The flipped learning model of instruction has begun to make the transition from an educational buzzword to a normative practice among many university instructors, and with good reason. Flipped learning provides many benefits for both faculty and students. However, instructors who use flipped learning soon find out that a significant amount of work is sometimes necessary to win students over to this way of conducting class. Even when the benefits of flipped learning are made clear to students, some of them will still resist. And to be fair, many instructors fail to listen to what students are really saying.
HIGHER ED TEACHING STRATEGIES FROM MAGNA PUBLICATIONS
Featuring six articles dedicated to blended learning and six articles on the flipped classroom, this free report provides an inside look at how faculty are using these approaches to reshape the college classroom.
No, the objective isn’t to make assignments optional, but two benefits accrue when students are given some choice about assignments. The first is motivational—when students select the method they will use to master the material, they can pick an option they think they’d like to complete. And if an assignment option looks appealing, that increases the chance that students will spend more time working on it and more learning can then result. Second, the practice confronts students with themselves as learners. With teacher guidance, they can be challenged to consider why they find some assignments preferable. They can be encouraged to consider what skills the assignment involves and whether those are skills they have or need to work on developing. A strategy such as this moves students in the direction of autonomy and maturity as learners.
What course characteristics “satisfy” adult students? What expectations do they have for their courses? These questions are important because more and more adults now attend higher education, and many are participating in programs designed especially for them.
In more than 20 years of teaching, I have learned that too much information frustrates rather than inspires students. Today, however, with a few clicks of the computer mouse, any teacher can retrieve an overabundance of information. What is more, courseware makes distributing this information to students amazingly easy. As a result, teachers risk (unintentionally) giving students much more information than they can reasonably digest, including electronic texts, supplementary texts, and background information. The key to avoiding information overload is remembering course goals.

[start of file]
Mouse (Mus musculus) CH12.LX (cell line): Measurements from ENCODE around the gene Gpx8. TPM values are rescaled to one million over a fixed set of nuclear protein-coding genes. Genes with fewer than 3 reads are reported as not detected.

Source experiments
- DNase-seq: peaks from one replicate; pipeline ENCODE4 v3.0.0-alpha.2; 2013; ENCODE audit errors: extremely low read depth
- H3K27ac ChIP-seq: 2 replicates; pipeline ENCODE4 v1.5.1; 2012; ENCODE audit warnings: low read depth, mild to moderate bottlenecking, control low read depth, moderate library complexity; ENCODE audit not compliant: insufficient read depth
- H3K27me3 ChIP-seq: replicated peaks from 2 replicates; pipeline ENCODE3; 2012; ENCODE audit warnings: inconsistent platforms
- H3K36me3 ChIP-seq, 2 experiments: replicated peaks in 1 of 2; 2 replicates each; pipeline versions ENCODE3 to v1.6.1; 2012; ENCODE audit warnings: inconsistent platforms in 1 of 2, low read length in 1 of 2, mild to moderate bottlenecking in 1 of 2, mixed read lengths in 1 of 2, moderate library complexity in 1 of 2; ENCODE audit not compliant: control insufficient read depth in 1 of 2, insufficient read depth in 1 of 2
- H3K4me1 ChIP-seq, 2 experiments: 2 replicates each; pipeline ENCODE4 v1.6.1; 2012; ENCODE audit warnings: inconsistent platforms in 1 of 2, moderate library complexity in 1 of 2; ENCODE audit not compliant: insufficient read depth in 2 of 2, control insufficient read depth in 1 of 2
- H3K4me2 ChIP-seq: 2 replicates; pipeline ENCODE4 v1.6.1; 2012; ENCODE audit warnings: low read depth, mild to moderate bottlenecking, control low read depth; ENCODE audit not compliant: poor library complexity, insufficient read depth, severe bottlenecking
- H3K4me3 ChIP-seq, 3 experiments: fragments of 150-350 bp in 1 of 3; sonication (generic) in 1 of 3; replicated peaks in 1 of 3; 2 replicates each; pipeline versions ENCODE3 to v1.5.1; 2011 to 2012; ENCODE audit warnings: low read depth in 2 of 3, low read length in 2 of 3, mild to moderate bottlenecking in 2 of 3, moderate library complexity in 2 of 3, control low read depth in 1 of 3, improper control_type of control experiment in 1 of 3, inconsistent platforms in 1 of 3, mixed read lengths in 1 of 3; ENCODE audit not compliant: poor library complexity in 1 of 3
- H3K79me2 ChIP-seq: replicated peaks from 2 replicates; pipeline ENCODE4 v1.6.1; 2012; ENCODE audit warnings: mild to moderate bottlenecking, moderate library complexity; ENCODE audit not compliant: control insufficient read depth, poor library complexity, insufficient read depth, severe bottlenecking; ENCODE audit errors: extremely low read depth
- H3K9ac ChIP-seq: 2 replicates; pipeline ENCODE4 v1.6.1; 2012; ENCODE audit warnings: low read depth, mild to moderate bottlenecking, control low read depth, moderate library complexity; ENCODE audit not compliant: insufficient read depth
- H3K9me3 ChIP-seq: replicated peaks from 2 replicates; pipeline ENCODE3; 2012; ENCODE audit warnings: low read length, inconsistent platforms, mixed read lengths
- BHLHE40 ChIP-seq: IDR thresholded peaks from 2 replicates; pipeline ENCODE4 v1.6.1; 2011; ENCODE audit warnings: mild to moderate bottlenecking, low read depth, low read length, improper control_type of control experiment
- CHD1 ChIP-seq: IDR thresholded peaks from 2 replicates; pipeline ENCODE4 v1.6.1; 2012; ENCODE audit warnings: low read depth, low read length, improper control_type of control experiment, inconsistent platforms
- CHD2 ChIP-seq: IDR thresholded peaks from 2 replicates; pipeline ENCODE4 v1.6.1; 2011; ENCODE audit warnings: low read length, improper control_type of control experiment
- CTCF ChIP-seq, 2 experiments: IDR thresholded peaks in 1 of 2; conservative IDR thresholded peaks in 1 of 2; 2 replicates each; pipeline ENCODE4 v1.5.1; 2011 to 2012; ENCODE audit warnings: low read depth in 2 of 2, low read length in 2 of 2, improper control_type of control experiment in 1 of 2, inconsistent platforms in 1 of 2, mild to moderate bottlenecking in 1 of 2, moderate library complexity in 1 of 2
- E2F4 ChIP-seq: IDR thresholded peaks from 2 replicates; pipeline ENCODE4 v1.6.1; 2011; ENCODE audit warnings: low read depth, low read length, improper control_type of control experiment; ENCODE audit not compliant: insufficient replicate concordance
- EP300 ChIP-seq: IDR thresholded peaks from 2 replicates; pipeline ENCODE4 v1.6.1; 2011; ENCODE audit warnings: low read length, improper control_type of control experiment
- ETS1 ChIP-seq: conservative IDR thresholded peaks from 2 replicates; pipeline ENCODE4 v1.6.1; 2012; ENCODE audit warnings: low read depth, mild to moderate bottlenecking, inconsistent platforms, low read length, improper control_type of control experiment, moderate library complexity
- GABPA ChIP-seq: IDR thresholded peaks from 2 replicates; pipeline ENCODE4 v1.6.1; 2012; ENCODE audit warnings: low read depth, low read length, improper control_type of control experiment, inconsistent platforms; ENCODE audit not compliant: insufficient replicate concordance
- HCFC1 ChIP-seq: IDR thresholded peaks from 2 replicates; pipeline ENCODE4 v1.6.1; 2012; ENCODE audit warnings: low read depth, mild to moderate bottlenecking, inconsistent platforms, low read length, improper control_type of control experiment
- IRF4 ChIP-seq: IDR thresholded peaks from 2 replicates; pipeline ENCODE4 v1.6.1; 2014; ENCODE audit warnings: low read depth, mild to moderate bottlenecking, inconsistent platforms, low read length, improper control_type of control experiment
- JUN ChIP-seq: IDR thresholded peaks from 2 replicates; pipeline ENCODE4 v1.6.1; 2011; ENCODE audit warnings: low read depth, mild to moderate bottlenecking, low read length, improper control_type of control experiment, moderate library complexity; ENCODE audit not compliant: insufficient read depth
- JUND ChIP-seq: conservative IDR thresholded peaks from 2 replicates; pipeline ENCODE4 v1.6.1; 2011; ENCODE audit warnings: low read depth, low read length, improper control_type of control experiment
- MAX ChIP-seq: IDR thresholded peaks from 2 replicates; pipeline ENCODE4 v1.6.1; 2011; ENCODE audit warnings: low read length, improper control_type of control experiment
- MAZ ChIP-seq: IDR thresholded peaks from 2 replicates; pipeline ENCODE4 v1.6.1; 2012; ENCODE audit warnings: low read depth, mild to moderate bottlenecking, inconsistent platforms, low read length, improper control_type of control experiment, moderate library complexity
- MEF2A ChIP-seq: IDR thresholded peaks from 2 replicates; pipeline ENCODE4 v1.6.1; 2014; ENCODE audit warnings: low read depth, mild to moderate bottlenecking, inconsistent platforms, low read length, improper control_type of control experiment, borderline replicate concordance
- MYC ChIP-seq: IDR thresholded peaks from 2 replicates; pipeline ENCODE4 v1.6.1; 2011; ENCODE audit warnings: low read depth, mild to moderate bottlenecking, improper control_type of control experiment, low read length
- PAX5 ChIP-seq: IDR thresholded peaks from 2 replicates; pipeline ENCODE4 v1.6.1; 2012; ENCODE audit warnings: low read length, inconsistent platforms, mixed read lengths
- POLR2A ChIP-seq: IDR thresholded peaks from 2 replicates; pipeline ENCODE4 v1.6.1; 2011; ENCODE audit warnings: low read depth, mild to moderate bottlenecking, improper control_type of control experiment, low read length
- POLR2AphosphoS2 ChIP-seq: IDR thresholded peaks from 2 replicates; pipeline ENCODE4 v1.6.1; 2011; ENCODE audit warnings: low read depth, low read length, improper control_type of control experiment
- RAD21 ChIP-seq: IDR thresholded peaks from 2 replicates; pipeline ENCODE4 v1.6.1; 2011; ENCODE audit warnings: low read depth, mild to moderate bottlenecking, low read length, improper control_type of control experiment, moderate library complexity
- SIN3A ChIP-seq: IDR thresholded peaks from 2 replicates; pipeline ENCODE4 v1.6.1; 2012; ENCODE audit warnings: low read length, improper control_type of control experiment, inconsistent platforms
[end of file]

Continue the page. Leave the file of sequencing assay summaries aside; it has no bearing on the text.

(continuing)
This is an important question because so many institutions now offer regular courses in shorter time frames. It might be a course offered in a monthlong summer session or one taught in January between regular-length semesters. It’s also important because there is a perception among students that shorter courses are easier. How could you possibly do as much work in a four-week course as in a 15-week one?
Teaching to students’ strengths and interests can promote creative and critical thinking. But requesting creative responses often engenders the exact opposite of creativity. “Just tell me what you want me to do and I’ll do it.” “How many words does it need to be?” “What should I write about to get a good grade?” “I’m not creative.” Often these comments are accompanied with sighs, groans, or no responses at all (in the case of online students), indicating just how much students resist when asked to be creative. And these responses are even more prevalent in required and prerequisite courses. So how do we overcome the resistance and encourage creative ideas and thinking from our students?
The growth of knowledge within your discipline is what makes being a professor so exciting, but it also presents new challenges–particularly when it comes to teaching. Because the time allotted for each course remains constant and the content that could be included in any course continues to grow, you may find it difficult to try to cram all this information into a course.
Management professor David A. Whetten, who now directs a faculty development center, admits with honesty that for some years he didn’t think there was much he could learn from people who “studied” education. After all, he was in the classroom doing education and had learned much from that experience. In a wonderful piece [see reference below] he explains how a conversation with his golf instructor resulted in an important insight about the nature of experiential learning.